Walmart filed a federal lawsuit against the U.S. Department of Justice (DOJ) and the U.S. Drug Enforcement Administration (DEA) on Thursday (Oct. 22), asking for clarity to pharmacists’ requirements when filling prescriptions containing opioids. The company filed the 54-page complaint in the Eastern District of Texas the Sherman Division.
In 2019, the DEA began to crack down on pharmacists and physicians looking to curb the massive use of the potent drugs and the highly addictive nature of opioids used to manage pain. The complaint claims the government’s recent actions attempt to make up for years of “profound failures” to limit the number of opioid drugs being produced and sold on the market and stop “bad actors” from prescribing them without cause. The suit claims the DEA was given years of reports naming suspicious activity from doctors across the nation who manage to have their licenses still because the regulatory continued to renew them.
Walmart has taken some issue with vagueness in the Controlled Substances Act (CSA) concerning pharmacists and pharmacies’ roles and responsibilities when they fill opioid prescriptions.
The retail giant ranks third in the U.S. among the number of pharmacists employed within retail establishments. Walmart employs more than 15,300, less than the 31,200 pharmacists who work for CVS Health and the nearly 49,000 who work at Walgreens.
Walmart said its pharmacists exercise their professional judgment to refuse to fill hundreds of thousands of inappropriate opioid prescriptions and have blocked thousands of questionable doctors from having their opioid prescriptions filled at any Walmart pharmacy. According to the filing, the company also often assists law enforcement in identifying inappropriate prescriptions and prescribers and helps bring doctors who violate justice rules.
Walmart’s suit also claims that the DOJ and DEA’s legal theories are “misguided and not supported by the CSA or its regulations.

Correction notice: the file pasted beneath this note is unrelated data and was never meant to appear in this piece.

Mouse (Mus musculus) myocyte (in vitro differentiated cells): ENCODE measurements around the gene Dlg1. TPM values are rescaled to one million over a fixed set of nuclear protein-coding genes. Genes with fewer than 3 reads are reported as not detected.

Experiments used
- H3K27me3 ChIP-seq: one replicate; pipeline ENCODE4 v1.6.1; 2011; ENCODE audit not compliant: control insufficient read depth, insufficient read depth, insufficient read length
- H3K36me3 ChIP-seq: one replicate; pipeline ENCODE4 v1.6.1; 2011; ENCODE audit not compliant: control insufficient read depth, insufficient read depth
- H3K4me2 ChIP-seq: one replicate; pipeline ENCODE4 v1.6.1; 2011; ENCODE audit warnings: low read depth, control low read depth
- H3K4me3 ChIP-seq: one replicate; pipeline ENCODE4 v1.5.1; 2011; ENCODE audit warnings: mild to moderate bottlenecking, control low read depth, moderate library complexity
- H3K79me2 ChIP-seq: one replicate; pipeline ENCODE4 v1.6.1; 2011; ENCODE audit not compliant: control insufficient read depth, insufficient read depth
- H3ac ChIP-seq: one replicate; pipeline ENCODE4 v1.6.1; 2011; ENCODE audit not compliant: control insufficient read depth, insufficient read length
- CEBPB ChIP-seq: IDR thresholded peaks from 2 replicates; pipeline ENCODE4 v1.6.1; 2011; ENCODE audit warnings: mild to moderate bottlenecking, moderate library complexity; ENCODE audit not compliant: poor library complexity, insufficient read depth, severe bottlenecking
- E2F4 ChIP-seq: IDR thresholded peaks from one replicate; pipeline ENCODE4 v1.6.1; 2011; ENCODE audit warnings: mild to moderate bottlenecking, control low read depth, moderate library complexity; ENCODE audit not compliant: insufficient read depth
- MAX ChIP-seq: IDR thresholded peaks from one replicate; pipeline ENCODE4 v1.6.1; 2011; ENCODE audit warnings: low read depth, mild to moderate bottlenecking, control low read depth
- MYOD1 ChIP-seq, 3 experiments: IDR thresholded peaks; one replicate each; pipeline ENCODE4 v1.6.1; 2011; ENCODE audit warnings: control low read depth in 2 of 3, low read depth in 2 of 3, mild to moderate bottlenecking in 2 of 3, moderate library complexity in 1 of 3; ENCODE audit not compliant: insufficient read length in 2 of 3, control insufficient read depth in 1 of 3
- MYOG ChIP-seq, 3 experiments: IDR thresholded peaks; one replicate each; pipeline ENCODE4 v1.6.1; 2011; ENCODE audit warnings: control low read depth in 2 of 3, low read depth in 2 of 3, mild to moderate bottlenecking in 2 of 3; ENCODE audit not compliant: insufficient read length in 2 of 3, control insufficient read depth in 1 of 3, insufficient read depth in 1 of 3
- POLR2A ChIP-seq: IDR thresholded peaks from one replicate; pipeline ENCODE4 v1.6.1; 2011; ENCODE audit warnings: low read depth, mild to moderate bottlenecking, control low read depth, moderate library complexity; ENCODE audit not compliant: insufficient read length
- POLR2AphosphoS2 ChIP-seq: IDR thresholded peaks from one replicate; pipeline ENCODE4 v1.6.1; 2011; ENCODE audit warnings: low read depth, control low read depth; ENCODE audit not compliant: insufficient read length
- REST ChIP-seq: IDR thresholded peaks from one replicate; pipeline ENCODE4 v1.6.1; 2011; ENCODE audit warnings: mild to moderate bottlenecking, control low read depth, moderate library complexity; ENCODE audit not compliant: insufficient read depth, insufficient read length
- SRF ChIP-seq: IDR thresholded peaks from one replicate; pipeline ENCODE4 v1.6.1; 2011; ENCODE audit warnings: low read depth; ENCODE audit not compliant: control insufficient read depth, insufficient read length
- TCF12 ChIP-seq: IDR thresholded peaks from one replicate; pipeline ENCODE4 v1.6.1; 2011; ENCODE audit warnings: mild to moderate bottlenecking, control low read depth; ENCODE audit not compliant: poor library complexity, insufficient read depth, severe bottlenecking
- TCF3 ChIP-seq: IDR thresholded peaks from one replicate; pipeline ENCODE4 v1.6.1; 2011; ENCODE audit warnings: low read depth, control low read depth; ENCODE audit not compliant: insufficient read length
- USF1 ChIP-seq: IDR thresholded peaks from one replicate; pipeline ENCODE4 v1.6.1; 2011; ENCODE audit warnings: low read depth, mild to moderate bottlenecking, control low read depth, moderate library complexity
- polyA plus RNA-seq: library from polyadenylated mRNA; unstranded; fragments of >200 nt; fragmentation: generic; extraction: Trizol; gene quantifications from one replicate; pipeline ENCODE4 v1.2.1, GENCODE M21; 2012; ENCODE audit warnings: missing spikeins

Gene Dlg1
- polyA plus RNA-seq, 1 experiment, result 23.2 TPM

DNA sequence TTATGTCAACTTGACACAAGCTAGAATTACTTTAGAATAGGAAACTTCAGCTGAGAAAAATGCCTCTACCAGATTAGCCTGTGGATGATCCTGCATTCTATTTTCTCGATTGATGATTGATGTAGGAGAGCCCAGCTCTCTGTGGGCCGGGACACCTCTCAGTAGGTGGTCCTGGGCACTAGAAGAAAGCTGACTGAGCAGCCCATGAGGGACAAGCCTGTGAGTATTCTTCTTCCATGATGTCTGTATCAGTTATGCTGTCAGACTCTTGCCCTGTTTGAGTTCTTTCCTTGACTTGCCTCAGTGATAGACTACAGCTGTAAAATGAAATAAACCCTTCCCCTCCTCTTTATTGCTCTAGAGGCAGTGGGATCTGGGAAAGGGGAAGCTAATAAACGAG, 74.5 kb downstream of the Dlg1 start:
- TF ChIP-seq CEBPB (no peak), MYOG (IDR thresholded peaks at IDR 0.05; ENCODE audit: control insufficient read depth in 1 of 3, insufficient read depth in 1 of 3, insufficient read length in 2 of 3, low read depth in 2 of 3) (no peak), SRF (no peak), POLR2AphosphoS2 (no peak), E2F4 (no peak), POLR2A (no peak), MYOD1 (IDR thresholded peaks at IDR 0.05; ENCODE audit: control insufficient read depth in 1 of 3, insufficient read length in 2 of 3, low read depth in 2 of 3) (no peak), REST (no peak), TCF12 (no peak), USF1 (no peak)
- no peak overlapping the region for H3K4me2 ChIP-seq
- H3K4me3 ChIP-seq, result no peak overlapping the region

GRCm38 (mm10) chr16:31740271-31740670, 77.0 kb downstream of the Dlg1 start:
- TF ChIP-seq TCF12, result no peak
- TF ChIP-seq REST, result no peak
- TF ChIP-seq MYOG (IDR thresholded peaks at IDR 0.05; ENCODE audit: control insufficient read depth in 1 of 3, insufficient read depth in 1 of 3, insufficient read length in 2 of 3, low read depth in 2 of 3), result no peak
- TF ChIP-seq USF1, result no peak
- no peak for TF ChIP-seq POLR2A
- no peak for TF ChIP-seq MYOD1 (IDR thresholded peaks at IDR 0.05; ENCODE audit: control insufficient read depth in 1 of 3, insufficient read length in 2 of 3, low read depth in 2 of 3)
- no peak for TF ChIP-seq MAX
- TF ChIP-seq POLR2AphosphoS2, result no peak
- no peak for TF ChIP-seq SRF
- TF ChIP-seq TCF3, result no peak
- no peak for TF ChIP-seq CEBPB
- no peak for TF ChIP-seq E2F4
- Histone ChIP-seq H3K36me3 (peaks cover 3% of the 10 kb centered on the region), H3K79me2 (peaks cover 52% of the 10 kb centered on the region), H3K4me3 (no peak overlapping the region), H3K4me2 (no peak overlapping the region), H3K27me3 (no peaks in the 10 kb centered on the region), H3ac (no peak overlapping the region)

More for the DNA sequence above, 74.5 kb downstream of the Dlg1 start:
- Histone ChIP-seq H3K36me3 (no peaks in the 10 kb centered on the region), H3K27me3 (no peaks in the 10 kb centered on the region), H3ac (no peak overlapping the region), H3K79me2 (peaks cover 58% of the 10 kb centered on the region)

Walmart said the company is proud of the difficult work its pharmacies do cross the country every day to serve patients. Walmart said the DOJ is forcing the company’s “pharmacists between a rock and hard place” by saying it will sue the retailer for not doing more to second-guess doctor’s opioid prescriptions, while at the same time state health regulators are threatening Walmart and its pharmacists for going too far in interfering in the doctor-patient relationship. Doctors and patients also bring lawsuits when their opioid prescriptions are not filled, Walmart said in a prepared statement.
“Walmart and the company’s pharmacists are torn between demands from DEA on one side, and health agencies and regulators on the other, and patients are also caught in the middle. The company needs a court to clarify the roles and legal responsibilities of pharmacists and pharmacies in filling opioid prescriptions,” Walmart concluded in the statement.
The National Institute of Health reports that 21% to 29% of patients prescribed opioids for chronic pain misuse them. In 2018, the Centers for Disease Control and Prevention estimated that the total “economic burden” of prescription opioid misuse alone in the United States is $78.5 billion a year, including healthcare costs, lost productivity, addiction treatment, and criminal justice involvement.